My current affiliation is a postdoc at the University of Bourgogne, Dijon, Institut de Mathématiques de Bourgogne.  ## Research overview

Since 2016, I am doing research in the field of Analytic Combinatorics and Probability. In short, Analytic Combinatorics studies generating functions from the perspective of complex analysis. $C(z) = \sum_{n = 0}^\infty c_n 2^{-n(n-1)/2} \dfrac{z^n}{n!}$ $c_n := \sum_{k = 0}^n {n \choose k} a_k b_{n-k} 2^{k(n-k)}$

A survey of my research (in Russian) for non-scientists is available [here]

### Two major applications of Analytic Combinatorics

Generating functions allow you to enter the world of simplistic perfection and they demonstrate an innocent mathematical beauty. But they are also a powerful tool when it comes to studying large random objects.

Enumeration allows to tell you how many objects of a given size do there exist, and in a more general form, allows to access distributions of parameters of many systems.

Random generation allows to generate an object from a given class uniformly at random. In somewhat more casual terms, it can be referred to as “Monte-Carlo experiments” and you can find a huge number of applications on the web.

### Phase transitions

The term “phase transition” was mostly used by physicists, but can be also applied to many combinatorial situations, when a small change of a certain parameter results in a huge asymptotic change of some other parameter. The original studies of the physical phase transitions, including Ising and Potts models, considered graphs which formed certain regular lattices: from rectangular ones to more complicated including maps on surfaces. Of close relation is the percolation theory which is sometimes called “the simplest model displaying a phase transition”.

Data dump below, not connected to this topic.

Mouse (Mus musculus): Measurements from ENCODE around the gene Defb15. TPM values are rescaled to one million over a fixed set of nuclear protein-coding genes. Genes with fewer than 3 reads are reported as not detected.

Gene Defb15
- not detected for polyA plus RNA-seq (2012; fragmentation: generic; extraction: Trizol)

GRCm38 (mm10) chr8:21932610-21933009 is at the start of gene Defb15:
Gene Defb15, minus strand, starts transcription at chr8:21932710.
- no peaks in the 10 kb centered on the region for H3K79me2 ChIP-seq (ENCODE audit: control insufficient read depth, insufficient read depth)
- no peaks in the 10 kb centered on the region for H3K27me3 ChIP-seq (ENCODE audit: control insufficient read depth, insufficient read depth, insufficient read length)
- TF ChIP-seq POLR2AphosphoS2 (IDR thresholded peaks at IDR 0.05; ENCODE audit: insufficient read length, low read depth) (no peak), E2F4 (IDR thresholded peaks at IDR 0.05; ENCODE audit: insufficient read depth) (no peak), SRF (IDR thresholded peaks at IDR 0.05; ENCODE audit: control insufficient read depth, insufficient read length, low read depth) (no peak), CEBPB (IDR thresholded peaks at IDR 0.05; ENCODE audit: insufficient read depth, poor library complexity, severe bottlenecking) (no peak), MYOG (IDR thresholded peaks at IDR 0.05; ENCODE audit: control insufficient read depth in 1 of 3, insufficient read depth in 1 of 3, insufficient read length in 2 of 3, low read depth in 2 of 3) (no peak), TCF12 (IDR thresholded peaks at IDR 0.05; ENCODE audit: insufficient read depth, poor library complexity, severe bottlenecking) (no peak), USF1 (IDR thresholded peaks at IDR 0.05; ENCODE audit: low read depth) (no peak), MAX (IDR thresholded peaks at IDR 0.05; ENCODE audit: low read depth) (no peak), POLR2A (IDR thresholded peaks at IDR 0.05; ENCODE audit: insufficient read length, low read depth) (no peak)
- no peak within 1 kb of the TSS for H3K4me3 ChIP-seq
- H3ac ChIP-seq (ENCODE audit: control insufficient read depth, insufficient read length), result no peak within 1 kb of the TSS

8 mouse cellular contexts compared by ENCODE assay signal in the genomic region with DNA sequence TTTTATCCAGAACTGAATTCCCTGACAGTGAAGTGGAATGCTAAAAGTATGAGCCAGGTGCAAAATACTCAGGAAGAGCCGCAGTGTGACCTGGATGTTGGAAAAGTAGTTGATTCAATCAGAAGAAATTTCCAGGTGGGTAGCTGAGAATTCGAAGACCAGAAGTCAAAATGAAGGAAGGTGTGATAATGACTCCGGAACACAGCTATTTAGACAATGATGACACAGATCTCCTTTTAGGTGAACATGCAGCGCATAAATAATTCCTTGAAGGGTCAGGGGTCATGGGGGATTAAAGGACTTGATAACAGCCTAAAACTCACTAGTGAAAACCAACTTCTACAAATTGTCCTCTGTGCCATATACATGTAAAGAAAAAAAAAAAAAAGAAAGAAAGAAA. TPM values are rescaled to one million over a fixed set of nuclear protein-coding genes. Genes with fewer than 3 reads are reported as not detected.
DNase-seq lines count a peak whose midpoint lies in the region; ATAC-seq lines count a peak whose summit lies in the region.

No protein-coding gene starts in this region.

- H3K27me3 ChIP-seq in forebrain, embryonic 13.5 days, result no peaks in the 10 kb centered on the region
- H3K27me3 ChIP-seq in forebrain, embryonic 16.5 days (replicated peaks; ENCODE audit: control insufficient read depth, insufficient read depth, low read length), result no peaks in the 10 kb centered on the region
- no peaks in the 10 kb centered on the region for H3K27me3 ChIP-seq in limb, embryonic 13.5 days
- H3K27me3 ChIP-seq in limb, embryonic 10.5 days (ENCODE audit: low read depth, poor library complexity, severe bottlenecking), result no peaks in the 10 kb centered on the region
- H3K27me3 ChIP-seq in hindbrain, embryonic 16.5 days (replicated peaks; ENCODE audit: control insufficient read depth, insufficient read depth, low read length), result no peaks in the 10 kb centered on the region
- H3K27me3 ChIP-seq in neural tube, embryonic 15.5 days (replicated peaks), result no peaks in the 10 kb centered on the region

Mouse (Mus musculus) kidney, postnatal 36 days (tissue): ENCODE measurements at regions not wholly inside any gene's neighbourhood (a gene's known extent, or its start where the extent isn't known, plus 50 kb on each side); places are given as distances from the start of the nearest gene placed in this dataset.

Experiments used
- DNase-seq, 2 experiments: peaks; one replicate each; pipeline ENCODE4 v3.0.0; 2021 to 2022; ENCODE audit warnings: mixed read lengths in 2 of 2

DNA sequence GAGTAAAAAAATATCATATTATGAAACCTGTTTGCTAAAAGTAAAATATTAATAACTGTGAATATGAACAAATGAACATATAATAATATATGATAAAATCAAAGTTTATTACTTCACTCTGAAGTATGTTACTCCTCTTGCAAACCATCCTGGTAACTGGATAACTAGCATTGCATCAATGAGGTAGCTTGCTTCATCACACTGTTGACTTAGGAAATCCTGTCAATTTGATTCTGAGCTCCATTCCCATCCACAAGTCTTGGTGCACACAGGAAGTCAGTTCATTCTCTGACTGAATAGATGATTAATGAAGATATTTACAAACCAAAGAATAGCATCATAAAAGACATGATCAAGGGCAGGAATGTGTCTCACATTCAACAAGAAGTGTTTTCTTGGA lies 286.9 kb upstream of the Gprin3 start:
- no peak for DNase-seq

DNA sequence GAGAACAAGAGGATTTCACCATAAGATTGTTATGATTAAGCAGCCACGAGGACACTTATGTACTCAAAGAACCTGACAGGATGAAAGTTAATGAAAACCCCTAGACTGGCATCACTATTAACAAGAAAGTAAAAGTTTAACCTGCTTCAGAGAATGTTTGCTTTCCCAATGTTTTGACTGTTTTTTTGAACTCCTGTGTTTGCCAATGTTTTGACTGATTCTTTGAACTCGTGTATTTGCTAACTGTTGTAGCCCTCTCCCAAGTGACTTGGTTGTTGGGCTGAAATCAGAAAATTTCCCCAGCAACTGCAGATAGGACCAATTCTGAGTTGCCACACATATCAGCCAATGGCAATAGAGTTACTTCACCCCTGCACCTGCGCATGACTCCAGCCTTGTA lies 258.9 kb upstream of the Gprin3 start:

The phase transition phenomenon in random simple graphs and multigraphs has been thoroughly studied. One of the current goals of our research group is to give an equally thorough description for a rapidly growing research body of random directed graphs. ### Random generation

Sampling words uniformly at random from non-ambiguous context-free grammars gives a solid basis for more advanced applications. The principle of Boltzmann sampling can be most easily illustrated using the example of Catalan binary trees, which are defined as rooted binary trees. The method consists of taking the equation whose generation function $$T(z) = \sum_{n \geq 0} T_n z^n$$ satisfies $T(z) = z + z T^2(z),$ fixing a positive value $$z \in (0, 1/2)$$ and making a Bernoulli choice $$\Xi_z$$ such that $\mathbb P( \Xi_z = 0) = \dfrac{z}{z + z T^2(z)},$ $\mathbb P( \Xi_z = 1) = \dfrac{z T^2(z)}{z + z T^2(z)}.$ If $$\Xi_z = 0$$, the generation outputs a single node and stops, otherwise it recursively calls two Boltzmann samplers with a parameter $$z$$ and outputs a tree constructed by linking two recursively generated trees. By a careful choice of $$z$$, this allows to generate large trees of necessary size in quasilinear time.

We are currently developing a polynomial-time tuning framework which allows to design flexible Boltzmann samplers.